"The illiterate of the future will not be the person who cannot read. It will be the person who does not know how to learn"  Alvin Toffler

"Things are different this time". These famous words have been used in many contexts, including the ever changing employment market. In the case of career planning, this saying seems to be true.

Previous generations were familiar with a vastly different employment picture. One that included jobs for life, jobs that answered to set management, a well defined career plan that allowed one to climb up the corporate ladder, jobs that did not require keen attitudes and interests, careers that were well defined, within companies that were stable and had long term prospects. Today's picture couldn't be more different. There are no more "jobs for life", management is flexible and ever changing, employees are expected to change along with the company and its operating environment, and companies are not stable entities with mergers, acquisitions, and attrition resulting from increased global competition. In addition, the western world has seen the cost to employment (to businesses) rise with increasing rules and regulations - which will lead to a continued growth for people that work for themselves or have home based businesses.

In this environment employees need to be better prepared for change, including drastic, life changing events that can occur at will. Having said that, this could also be used as a tool by employees as the labour market is expected to remain tight, especially in the skilled and service fields. The knowledge economy is no longer a panacea, and those who can better themselves through hard work and continuous education should reap the rewards. What we are need is a change in attitudes, towards the job market. People create their own careers, this is not only from their hard work and learning, but also from their personal ingenuity and attitudes. From computer programming, to the military, investments/banking to retail or entrepreneurship. Attitudes must transform from personal focus to a team focus, for a corporation/employer is akin to a team whose goal is to perform even as it replaces players and managers/coaches as the needs arise. This leads to the most daunting task for employees - the lack of job security. As you'd expect on a professional sports team, all parts are replaceable. This is no different in the job arena.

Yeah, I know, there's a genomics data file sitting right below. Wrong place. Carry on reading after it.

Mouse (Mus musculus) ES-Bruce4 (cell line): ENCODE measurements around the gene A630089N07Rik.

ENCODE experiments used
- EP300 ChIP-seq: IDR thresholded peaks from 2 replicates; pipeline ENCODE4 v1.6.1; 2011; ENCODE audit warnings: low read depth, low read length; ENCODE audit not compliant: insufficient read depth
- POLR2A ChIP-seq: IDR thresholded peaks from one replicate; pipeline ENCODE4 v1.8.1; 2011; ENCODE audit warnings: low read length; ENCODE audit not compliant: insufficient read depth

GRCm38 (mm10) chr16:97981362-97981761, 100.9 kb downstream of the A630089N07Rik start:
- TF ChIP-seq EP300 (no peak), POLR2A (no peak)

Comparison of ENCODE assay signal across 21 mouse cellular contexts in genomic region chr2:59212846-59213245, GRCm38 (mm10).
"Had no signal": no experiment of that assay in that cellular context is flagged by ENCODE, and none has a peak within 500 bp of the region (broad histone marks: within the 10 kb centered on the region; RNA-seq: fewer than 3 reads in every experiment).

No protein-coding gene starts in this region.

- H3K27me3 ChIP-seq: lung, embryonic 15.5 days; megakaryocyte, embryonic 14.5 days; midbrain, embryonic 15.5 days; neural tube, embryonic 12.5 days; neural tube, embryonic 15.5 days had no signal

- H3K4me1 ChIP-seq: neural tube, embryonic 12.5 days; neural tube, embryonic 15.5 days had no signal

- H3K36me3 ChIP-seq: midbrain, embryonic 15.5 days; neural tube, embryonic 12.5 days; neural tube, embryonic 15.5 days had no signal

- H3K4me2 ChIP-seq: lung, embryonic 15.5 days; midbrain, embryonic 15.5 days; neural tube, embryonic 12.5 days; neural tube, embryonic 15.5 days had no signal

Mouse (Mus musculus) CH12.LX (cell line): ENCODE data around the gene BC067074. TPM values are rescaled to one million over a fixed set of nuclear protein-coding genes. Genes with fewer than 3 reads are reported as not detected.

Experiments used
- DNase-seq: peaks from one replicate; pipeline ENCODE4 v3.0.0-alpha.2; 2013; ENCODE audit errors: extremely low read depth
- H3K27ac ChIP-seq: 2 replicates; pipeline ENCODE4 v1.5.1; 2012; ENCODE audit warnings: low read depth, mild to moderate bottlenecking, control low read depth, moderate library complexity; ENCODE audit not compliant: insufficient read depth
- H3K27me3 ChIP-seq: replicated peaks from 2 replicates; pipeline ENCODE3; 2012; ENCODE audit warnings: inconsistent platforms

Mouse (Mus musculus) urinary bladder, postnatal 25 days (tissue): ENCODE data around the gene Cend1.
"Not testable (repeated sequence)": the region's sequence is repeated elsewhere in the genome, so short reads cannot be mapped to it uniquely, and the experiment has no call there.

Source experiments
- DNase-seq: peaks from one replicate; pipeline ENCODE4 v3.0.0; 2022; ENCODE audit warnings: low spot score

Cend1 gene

So in an environment that embraces continuous change and the need to stay competitive, there is more churn. Now this can mean both good and bad things for employees, depending on the economic cycle, their qualifications and the needs of an industry. As more people enter the job search market and do so with more frequency, it is essential for job seekers to circumvent the traditional job search avenues in order to gain an edge. The person who can network their way to a decision maker has the best chances of landing even the most highly sought after job position. Once in the job, you must start the cycle once again of adapting to your new environment and continually improving yourself by adding new skills and qualifications.

Job Search Process

In order to create an efficient plan for job search or career management, we can't just log into Monster.com and start looking for jobs and instead must follow a logical process. The first step in either seeking a job or changing careers is research. One must figure out where the jobs are, who is hiring, and what are the prospects for the future. This needs to be followed up by "Self Assessment". You need to figure out what you are good at and what is stopping you from enhancing your current position. Next in line would be a plan to market yourself and generate leads. The most commonly perceived way of marketing yourself is the resume, but other marketing efforts including networking are also key. The final step in the process is the interview, the face to face interaction that is the final factor in the decision maker's selection.